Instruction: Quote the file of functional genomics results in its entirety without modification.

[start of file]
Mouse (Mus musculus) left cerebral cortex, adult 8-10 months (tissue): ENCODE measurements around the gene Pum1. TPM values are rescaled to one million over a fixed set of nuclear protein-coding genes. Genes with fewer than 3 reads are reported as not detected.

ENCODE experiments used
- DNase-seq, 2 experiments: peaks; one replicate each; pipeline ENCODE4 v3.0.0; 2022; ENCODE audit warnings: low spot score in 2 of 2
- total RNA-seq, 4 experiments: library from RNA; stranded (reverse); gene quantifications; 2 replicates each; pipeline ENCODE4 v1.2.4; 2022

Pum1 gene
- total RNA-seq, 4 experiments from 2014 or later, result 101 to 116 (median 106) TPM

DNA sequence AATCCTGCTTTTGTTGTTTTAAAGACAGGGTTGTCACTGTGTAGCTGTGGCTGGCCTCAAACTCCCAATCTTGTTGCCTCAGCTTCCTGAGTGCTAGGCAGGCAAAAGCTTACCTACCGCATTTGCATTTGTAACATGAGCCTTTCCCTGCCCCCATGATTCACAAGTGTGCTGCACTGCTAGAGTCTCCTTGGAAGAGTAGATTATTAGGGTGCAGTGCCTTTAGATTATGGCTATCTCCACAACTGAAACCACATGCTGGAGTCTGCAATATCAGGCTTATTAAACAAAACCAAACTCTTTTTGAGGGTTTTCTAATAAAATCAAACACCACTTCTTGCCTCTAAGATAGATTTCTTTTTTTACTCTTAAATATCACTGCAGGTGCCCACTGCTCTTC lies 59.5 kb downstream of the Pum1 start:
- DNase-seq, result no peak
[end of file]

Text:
Mouse (Mus musculus) left cerebral cortex, adult 8-10 months (tissue): ENCODE measurements around the gene Pum1. TPM values are rescaled to one million over a fixed set of nuclear protein-coding genes. Genes with fewer than 3 reads are reported as not detected.

ENCODE experiments used
- DNase-seq, 2 experiments: peaks; one replicate each; pipeline ENCODE4 v3.0.0; 2022; ENCODE audit warnings: low spot score in 2 of 2
- total RNA-seq, 4 experiments: library from RNA; stranded (reverse); gene quantifications; 2 replicates each; pipeline ENCODE4 v1.2.4; 2022

Pum1 gene
- total RNA-seq, 4 experiments from 2014 or later, result 101 to 116 (median 106) TPM

DNA sequence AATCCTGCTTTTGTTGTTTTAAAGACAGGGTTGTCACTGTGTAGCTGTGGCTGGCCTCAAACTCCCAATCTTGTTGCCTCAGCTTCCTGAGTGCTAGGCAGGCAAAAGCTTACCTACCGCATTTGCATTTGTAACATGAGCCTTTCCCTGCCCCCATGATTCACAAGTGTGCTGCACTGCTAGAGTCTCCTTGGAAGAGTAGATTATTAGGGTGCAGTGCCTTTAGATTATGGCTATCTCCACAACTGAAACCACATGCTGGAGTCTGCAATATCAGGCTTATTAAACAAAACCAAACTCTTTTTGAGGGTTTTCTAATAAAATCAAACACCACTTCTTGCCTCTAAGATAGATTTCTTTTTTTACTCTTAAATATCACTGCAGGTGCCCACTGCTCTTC lies 59.5 kb downstream of the Pum1 start:
- DNase-seq, result no peak